Counselling and Body psychotherapy
Finding a therapist can be daunting for lots of reasons - it's not an easy task when you might already be struggling and turning inwards and it's not easy given the number of counsellors and psychotherapists working in and around Bristol. On this page I've said a bit about how I work and who I've worked with over the past 16 years as a therapist in private practice and as a counsellor for employee assistance programmes. If it's easier to speak in person to see whether we might work well together, please feel free to contact me by phone. You can also find out more about the practicalities of coming for therapy.
The therapy relationship. I see the quality of the relationship between the client and therapist as equally important as a sound theoretical and experiential training and grounding in different approaches. Being receptive to each new client coming for therapy is an art and is at the heart of the way I work. Each client is unique and therefore the process of working within each client relationship is unique. What I find most important for therapy to be useful and effective is to create between us a respectful and collaborative relationship which supports the therapeutic and healing work to happen.
Clients. I work with women, men, and those who identify as non-binary, gender fluid, and agender, living through a range of experiences. I count myself as fortunate that people who come to see me tend to be from a range of cultural backgrounds, varying ages, and working environments (from those who are self-employed, un-employed, retired, training as therapists themselves, bringing up children, between places, working in the public, private and not for profit sectors). In terms of sexual orientation I have worked with clients who see themselves as gay, straight, bi, celibate, queer, and/or unsure.
What clients bring. The people I see for therapy come with many different themes. From figuring out how to live following a loss or bereavement, to recovering from abusive histories, living with depression, and seeking clarity or peace in the midst of stressful lives. Maybe because I am a practising Buddhist some clients come to see me with an interest in mindfulness and/or spiritual accompaniment, others because of the themes of the books I have authored. Quite a few of my clients are socially engaged change makers and activists, balancing being and doing.
An integrative, relational, body-based approach. I work integratively, which means that I draw upon an integration of a few different counselling and psychotherapeutic traditions and approaches. I was originally trained in the Humanistic tradition and have since integrated approaches from the psychodynamic tradition, in particular, theory and practice which includes a live awareness of the body; its gestures, movements and stuckness (find out more about body psychotherapy.) The particular tradition within which I have trained is known as Embodied-Relational therapy. I have trained as a healer and am fascinated by different energy models and the more energetic, less verbal aspects of this work. I have also trained in pre and peri natal psychology and am fascinated by in how the experience from conception to birth and our early months on earth shape us. Having been a practising Buddhist for 24 years I also draw upon my experience of mindfulness and loving-kindness, the practice of ethics and Buddhist ideas regarding the nature of self, body-mind and how to live.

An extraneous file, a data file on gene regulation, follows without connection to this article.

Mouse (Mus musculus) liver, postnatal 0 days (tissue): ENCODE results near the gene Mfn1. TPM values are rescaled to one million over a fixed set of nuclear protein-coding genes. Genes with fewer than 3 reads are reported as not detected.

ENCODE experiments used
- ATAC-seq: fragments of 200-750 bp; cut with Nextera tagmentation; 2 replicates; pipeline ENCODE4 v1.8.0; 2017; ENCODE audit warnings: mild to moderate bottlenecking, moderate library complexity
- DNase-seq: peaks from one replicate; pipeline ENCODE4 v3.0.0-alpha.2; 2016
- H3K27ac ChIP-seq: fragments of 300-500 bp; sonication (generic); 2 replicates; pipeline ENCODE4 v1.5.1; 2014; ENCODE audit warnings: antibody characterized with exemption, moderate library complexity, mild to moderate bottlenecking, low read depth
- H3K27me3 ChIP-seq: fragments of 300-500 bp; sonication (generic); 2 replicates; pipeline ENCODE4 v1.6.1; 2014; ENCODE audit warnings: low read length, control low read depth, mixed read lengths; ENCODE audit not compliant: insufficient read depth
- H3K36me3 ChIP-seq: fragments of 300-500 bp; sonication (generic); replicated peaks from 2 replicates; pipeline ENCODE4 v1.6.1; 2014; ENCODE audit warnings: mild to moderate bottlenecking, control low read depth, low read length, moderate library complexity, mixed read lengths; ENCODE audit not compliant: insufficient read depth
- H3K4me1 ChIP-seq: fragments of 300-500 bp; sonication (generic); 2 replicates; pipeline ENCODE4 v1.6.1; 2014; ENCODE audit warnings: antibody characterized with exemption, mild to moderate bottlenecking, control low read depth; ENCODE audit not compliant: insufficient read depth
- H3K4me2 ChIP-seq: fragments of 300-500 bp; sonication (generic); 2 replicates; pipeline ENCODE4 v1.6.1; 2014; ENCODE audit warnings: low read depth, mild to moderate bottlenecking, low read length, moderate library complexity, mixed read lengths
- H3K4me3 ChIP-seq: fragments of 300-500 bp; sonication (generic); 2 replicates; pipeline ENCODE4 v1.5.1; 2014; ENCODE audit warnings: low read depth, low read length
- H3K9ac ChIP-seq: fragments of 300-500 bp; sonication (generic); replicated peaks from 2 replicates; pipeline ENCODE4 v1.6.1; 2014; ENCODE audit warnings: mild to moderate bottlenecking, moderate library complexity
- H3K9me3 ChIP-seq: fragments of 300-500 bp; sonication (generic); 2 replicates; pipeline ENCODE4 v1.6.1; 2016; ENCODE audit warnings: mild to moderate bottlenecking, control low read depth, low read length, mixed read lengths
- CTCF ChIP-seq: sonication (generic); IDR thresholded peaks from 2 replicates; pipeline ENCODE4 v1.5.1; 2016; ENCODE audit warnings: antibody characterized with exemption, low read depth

Indoors and outdoors. I offer therapy sessions both indoors and outdoors, given that both are valuable contexts for learning and therapeutic change and are part of my deepening engagement as an ecopsychologist. For some clients being outdoors offers the conditions to be more aware of the immediacy and vibrancy of their aliveness, reflected back through the elements and other people and beings. It can also feel more challenging, given that who or what will be encountered is less known. Working outdoors can take many forms: simply going outside and noticing what changes in the therapy, going for a guided walk or holding a ceremony or ritual in a place which has meaning to a client for a particular reason. You can read a bit more about 'Wild therapy' here.
'Meditating with character' meditation mentoring. Since the publication of my first book I am finding that clients wish to do one to one work exploring the book's themes. These are concerned - in an experiential way - with our embodying and disembodying tendencies with the aim of feeling more 'at home' in our skin and in our relationship with others and the wider world.
'Other than mother' and the parenthood decision. Since the publication of my second book 'Other than Mother' I have very much appreciated working with clients in the midst of the parenthood decision. I love supporting clients and couples in this decision-making process - whatever they ultimately decide. If they decide to start a family I am glad to support them, given the impact of consciousness and care on the next generation in this intimate area of life. If they decide to remain childfree I am happy to see the unfolding of their creativity rather than procreativity.
The bigger picture. I am increasingly engaged in how the wider social, economic, ecological, and political backdrop and other than human life influence clients and the therapeutic relationship. This interest weaves together my prior academic training as a social scientist, my practical work on sustainable development projects in sub Saharan Africa, my experience to date as a therapist and my facilitation work with activists, engaged Buddhists, those working for social change. I am a member of Climate Psychology Alliance and the UK's Psychotherapists and Counsellors for Social Responsibility (PCSR), and a former member of PCSR's steering group, and editor of PCSR's in house magazine 'Transformations'.